In our experience, working in many different companies and contexts, there are – very broadly speaking and quite simplified – four types of people you will come across during your working life. For me, at least, being able to identify these archetypes has helped in understanding people and situations better. It’s given me leads for seeing what I can try to improve, but also to avoid particular situations before they become worse.
The year was 1983. I was 9 years old. I used to visit my paternal grandmother who lived in the city, and every time I came by she would take me to the movies, which was wonderful! It was the time when I learned to love both movies and cinemas.
I’ve worked with Developer Relations for many years now, and I think it’s a fascinating topic with many takes on what it is and how to do it! I wanted to share my view on it here, and what I think it encompasses.
When I was a kid, back in the time when there were announcers telling you which the next program on TV would be, you knew it would be good if they said: "We'd like to warn sensitive viewers that next program might upset you". So, with that in mind, I need to start this blog post with saying that it doesn't reflect the opinions of my employer, Google, but are all my own.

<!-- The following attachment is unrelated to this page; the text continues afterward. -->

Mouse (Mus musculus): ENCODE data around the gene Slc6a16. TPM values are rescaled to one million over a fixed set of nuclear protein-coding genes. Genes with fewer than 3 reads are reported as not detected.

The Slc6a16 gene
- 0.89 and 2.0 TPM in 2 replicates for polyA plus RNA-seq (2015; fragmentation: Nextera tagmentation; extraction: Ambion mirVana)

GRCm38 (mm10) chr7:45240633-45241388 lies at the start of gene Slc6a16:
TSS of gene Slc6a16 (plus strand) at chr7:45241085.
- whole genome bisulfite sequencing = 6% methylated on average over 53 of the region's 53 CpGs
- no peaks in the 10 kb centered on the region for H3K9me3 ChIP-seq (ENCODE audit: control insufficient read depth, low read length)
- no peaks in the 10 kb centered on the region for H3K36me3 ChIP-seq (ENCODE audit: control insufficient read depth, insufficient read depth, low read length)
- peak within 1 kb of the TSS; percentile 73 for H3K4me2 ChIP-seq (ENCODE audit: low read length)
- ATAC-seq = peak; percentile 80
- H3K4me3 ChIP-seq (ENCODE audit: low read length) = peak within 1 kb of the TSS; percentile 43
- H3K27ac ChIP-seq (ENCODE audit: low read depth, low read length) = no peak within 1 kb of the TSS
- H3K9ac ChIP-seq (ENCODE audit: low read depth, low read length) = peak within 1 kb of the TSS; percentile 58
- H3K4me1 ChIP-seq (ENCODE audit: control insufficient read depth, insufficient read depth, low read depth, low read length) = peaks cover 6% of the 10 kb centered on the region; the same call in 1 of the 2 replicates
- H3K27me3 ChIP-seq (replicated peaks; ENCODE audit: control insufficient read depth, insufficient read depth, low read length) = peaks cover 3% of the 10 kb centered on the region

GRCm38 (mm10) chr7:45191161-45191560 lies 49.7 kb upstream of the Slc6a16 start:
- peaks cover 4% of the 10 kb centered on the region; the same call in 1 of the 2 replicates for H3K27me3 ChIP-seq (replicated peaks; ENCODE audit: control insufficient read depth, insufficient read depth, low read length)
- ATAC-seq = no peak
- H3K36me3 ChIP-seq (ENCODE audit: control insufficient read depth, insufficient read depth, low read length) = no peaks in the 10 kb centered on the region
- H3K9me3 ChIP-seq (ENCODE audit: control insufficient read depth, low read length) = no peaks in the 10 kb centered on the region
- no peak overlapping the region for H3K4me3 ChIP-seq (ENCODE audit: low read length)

Having spent almost 20 years working on the web, it is something I strongly believe and am invested in. Therefore, when I see or am part of initiatives that I think will help developers and the web platform out there, it makes me very excited! And last week I got very reminded about how good that thing can be.
I’ve been following the stories on #MeToo, listening and talking to a lot of people, and have been trying to gather my thoughts.
First, no one should ever have to feel unsafe. Ever. I’m so saddened to hear all the stories and testimonies, women being treated unfairly, as less worthy or as just being there for men’s entertainment. Why I’m so grateful about #MeToo – despite all the terrible stories – is that it has finally gotten to a point where everyone is listening. Where women feel brave, empowered and supported enough to share what has happen, to dare to say no.